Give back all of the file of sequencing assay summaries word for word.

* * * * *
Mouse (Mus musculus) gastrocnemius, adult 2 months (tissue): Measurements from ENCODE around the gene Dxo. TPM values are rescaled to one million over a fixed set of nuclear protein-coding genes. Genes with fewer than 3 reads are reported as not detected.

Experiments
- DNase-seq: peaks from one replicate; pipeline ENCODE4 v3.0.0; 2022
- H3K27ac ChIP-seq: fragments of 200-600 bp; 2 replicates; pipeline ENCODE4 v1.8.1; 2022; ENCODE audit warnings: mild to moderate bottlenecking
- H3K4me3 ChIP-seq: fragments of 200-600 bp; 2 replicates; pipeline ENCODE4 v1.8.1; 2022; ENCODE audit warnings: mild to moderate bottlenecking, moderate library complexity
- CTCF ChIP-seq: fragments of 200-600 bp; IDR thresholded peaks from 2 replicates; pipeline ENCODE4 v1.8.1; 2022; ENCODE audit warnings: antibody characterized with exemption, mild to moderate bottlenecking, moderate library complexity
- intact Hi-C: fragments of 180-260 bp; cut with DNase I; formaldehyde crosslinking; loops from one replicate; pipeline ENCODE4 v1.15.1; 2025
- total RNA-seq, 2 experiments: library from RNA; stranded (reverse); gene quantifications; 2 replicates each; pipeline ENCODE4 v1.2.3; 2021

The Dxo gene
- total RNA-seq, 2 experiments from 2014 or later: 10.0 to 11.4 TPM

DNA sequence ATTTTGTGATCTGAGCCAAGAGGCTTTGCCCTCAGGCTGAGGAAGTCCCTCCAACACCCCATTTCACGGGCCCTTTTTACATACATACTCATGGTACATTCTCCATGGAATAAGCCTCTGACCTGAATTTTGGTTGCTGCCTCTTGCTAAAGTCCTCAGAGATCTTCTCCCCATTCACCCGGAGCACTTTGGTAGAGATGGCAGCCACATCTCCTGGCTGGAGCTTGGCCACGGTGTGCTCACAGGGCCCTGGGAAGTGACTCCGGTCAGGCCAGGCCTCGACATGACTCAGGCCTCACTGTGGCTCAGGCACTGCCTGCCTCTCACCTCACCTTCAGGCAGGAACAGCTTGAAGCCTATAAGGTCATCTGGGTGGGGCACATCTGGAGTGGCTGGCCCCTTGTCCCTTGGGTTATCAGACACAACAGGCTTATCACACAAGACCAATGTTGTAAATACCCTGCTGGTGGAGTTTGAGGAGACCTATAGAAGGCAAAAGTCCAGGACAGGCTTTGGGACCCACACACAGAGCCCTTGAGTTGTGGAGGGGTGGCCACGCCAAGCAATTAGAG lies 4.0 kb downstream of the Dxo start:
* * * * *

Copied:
Mouse (Mus musculus) gastrocnemius, adult 2 months (tissue): Measurements from ENCODE around the gene Dxo. TPM values are rescaled to one million over a fixed set of nuclear protein-coding genes. Genes with fewer than 3 reads are reported as not detected.

Experiments
- DNase-seq: peaks from one replicate; pipeline ENCODE4 v3.0.0; 2022
- H3K27ac ChIP-seq: fragments of 200-600 bp; 2 replicates; pipeline ENCODE4 v1.8.1; 2022; ENCODE audit warnings: mild to moderate bottlenecking
- H3K4me3 ChIP-seq: fragments of 200-600 bp; 2 replicates; pipeline ENCODE4 v1.8.1; 2022; ENCODE audit warnings: mild to moderate bottlenecking, moderate library complexity
- CTCF ChIP-seq: fragments of 200-600 bp; IDR thresholded peaks from 2 replicates; pipeline ENCODE4 v1.8.1; 2022; ENCODE audit warnings: antibody characterized with exemption, mild to moderate bottlenecking, moderate library complexity
- intact Hi-C: fragments of 180-260 bp; cut with DNase I; formaldehyde crosslinking; loops from one replicate; pipeline ENCODE4 v1.15.1; 2025
- total RNA-seq, 2 experiments: library from RNA; stranded (reverse); gene quantifications; 2 replicates each; pipeline ENCODE4 v1.2.3; 2021

The Dxo gene
- total RNA-seq, 2 experiments from 2014 or later: 10.0 to 11.4 TPM

DNA sequence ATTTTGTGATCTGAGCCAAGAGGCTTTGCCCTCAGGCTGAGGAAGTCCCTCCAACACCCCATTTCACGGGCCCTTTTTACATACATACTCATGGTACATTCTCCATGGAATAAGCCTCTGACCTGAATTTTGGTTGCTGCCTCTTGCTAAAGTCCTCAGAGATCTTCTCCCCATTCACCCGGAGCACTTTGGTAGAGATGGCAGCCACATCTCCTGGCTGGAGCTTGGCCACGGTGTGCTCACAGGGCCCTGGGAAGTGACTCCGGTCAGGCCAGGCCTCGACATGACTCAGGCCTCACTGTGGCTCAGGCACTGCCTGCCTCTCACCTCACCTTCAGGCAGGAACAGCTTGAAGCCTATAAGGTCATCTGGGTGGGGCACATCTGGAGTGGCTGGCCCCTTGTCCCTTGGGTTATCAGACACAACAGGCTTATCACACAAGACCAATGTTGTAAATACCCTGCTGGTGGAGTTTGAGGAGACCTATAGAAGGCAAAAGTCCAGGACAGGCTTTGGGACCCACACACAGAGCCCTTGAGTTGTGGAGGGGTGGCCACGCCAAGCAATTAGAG lies 4.0 kb downstream of the Dxo start: